This is a short overview of common types of quantitative finance algorithms that are traded today. Of course, this is only an overview, and not comprehensive! Let me know if you think there are other algo types I should cover.
It’s been about a month now since Quantopian opened live trading up to a public/private beta – we figured it’s about time to share an update on how things are going.
First, I’d like to say thank you to all the Quantopian community members who have joined the pilot and taken the time to provide invaluable feedback, insight and encouragement. The community is, without a doubt, the most amazing part of Quantopian – we couldn’t do this without you, and it is a privilege to work with such talented quants, hackers, scientists and analysts on a daily basis.
I’d like to share two of the key metrics we are starting to track for live trading:
80 – Number of Quantopians who have connected their brokerage account.
20 – Number of live (IB-backed) algorithms running today.
I’m delighted to report the first real dollars directed by Quantopian-hosted algorithms. Making the leap from simulation to real trading is a huge deal. I’m incredibly grateful that our beta group has trusted us with their capital. I’d like to congratulate each pilot trader who has launched a real-money algo and claimed their free lifetime subscription so far — the rest of you have until March 31st to join that club.
We have also been listening closely to conversations in the larger community about live trading– it is great to see spirited and open discussions like this one unfold and evolve on the forums. My takeaway is that the key questions about live trading on Quantopian can be divided into three thematic buckets: Trust, Technology and Trading capital.
Trust: Do I trust my research and my code enough to trade? Do I trust Quantopian to protect my IP and place trades as I expect?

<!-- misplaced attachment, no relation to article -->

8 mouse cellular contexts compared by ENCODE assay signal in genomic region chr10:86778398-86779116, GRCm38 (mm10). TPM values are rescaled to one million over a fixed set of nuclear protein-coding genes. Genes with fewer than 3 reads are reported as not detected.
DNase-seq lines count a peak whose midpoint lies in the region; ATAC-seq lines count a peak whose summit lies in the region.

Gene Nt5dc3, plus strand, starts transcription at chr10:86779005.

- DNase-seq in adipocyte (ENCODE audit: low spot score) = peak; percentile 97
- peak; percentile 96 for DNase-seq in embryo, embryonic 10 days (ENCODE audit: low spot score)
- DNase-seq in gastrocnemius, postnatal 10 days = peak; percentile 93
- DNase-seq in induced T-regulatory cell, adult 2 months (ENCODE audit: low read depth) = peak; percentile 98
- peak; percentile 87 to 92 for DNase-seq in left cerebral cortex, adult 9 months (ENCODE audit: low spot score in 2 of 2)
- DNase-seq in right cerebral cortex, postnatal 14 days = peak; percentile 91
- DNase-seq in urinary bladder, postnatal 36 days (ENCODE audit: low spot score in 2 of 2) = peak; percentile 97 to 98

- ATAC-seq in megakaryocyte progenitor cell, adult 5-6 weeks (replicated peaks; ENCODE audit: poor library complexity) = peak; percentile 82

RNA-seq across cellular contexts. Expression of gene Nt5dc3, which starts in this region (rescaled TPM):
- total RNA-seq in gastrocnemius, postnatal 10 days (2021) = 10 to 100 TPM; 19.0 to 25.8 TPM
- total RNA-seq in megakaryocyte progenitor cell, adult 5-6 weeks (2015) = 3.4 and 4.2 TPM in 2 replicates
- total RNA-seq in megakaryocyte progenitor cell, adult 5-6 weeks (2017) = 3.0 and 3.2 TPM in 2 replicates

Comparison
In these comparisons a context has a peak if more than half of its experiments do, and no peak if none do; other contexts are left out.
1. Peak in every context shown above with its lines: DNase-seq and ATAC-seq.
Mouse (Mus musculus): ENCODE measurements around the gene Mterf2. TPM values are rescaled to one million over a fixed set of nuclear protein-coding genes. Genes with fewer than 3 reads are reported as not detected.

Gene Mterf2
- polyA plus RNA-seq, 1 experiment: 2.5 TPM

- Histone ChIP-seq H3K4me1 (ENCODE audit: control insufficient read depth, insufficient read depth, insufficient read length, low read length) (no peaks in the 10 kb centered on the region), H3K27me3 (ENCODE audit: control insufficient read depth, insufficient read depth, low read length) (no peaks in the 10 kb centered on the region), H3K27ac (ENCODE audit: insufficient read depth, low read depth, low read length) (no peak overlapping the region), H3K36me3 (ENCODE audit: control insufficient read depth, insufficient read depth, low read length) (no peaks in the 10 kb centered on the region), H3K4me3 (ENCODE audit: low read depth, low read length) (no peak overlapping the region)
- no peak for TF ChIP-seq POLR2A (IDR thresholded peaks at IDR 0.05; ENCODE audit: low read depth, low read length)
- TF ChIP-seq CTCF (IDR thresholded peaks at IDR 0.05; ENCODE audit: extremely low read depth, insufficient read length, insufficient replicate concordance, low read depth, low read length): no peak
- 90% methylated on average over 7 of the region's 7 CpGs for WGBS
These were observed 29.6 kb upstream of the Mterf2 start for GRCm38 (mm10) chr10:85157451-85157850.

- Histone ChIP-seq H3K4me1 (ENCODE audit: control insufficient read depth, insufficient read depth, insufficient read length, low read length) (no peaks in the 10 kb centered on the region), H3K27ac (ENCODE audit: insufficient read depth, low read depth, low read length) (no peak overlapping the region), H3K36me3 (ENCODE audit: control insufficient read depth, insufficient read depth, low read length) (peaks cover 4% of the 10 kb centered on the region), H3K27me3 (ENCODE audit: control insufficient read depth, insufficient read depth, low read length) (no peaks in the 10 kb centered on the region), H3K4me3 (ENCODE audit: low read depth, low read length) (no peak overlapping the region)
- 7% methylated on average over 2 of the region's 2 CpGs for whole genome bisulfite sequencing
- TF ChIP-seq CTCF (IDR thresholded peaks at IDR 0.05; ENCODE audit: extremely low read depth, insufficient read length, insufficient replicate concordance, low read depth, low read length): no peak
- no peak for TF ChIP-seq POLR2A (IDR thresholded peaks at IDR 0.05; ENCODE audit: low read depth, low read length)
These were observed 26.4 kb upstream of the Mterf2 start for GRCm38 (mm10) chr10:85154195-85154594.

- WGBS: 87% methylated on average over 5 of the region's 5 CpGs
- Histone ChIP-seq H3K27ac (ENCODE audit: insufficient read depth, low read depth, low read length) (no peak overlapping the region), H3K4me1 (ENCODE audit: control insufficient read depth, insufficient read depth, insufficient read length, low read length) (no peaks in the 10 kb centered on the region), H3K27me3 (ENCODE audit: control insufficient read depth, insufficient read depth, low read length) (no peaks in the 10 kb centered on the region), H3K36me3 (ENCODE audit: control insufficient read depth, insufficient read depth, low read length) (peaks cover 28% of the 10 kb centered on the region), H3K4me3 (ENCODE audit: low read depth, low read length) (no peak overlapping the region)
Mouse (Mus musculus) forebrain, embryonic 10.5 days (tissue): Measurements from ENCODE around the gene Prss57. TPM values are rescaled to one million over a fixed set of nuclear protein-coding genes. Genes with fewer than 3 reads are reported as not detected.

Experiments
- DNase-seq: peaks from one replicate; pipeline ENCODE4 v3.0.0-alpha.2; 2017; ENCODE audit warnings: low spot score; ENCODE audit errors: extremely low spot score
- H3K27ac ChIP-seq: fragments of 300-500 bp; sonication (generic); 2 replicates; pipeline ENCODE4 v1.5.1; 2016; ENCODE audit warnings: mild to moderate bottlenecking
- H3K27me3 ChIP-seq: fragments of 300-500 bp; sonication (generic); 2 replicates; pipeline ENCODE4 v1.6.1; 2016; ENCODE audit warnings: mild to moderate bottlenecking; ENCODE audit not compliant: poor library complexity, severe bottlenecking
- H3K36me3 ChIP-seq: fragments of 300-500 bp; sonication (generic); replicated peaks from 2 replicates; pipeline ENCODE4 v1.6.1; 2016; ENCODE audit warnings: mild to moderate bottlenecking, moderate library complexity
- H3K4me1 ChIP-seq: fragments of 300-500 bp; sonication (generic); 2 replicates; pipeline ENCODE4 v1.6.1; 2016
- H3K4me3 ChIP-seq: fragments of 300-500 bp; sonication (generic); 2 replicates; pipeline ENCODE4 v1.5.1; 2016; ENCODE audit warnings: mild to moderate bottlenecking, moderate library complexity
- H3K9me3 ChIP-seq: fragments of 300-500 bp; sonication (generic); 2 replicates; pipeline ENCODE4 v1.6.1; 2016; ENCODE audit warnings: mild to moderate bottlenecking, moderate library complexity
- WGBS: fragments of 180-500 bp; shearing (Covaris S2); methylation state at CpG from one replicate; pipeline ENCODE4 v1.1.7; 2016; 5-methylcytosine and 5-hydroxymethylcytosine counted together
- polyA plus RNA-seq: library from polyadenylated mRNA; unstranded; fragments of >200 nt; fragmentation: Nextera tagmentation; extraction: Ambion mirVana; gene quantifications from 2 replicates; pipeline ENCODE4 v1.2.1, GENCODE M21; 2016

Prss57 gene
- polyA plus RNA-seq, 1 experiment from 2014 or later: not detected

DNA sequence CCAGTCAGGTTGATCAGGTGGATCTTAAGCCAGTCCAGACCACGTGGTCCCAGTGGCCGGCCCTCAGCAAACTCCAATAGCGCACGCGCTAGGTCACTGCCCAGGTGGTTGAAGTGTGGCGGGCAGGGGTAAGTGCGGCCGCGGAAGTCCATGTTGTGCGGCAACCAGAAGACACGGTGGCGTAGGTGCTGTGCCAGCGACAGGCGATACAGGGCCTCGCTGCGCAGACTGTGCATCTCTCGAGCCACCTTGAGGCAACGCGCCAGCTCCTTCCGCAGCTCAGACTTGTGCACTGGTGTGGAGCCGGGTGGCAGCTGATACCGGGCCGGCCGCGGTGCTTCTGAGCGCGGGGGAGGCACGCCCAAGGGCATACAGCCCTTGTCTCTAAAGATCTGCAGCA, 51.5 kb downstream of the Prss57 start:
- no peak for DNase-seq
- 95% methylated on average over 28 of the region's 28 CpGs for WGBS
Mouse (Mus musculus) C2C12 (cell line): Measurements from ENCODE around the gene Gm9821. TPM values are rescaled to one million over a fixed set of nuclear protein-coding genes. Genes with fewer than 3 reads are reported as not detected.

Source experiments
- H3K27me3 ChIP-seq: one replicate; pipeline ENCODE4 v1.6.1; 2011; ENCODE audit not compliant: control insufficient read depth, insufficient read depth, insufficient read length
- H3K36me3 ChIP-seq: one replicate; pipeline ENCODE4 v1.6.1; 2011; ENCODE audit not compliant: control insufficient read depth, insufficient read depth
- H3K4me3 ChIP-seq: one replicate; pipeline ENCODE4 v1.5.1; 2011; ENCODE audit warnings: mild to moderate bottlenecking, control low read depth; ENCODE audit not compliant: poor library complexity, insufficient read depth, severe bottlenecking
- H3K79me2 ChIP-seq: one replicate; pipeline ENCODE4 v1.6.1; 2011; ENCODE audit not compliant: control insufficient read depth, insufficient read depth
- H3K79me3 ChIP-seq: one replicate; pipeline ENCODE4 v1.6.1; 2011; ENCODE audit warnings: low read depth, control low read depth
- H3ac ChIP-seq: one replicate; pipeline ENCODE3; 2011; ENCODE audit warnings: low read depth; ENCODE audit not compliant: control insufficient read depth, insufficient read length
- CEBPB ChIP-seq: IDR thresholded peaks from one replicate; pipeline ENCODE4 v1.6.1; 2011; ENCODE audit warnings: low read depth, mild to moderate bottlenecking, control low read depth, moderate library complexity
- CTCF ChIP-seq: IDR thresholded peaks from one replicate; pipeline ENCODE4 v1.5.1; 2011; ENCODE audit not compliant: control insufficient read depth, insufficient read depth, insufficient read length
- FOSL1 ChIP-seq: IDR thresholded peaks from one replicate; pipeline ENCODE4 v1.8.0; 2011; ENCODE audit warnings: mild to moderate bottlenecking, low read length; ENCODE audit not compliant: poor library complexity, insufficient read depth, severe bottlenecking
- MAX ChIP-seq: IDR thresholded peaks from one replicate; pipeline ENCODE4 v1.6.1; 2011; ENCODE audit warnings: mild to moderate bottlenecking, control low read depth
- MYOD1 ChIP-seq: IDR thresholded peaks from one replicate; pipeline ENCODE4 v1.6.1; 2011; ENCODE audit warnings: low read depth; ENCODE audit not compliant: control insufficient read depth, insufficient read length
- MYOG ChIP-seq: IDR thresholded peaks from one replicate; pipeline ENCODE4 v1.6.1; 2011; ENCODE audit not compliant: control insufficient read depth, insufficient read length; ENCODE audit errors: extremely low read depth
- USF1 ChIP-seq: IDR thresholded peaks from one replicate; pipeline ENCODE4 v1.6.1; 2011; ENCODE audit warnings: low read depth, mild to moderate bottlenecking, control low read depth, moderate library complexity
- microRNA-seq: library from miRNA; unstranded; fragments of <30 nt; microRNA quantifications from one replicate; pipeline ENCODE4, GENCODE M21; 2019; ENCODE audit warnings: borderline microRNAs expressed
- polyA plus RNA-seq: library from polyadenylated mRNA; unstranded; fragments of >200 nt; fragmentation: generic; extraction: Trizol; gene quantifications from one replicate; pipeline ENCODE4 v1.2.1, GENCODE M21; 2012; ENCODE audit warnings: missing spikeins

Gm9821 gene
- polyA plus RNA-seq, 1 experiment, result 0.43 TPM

Technology: Are all the nuts and bolts required to implement my algorithm the way I need it in place?
Trading capital: Do I have the trading capital and the risk tolerance to live trade my algorithm?
The commonalities across these three themes are that first, the answers are personal, rather than universal and second, the answers are going to keep changing (hopefully from ‘Not yet.’ to ‘Yes!’) as we build the platform out together.
Finally I wanted to share a screenshot of my own live money algo performance (we shared the code for this a few weeks ago here). This is a conservative, market-tracking strategy that holds an equal weighted portfolio of 9 sector ETFs and rebalances as often as daily. I’ve been running this algo live since Jan 23rd when I started with a capital base of just under $30,000, I grabbed this update after the market closed yesterday.
Last week I gave a quant finance meet-up talk at the Hacker Dojo in Mountain View, CA. The format was inspired by some analysis I did on the types of algorithms shared and cloned in the Quantopian community – initially I wanted to ask: What are the most popular strategies coded up on Quantopian? To answer this question I ranked all public forum posts three ways, first on number of replies, second on number of views, and third on number of times cloned. I averaged these scores and re-ranked the list to come up with the top 25 ‘Most popular posts of all time’. (NB: I did not do any correction for the date of the original post, so the amount of time the thread has been alive has not been normalized.)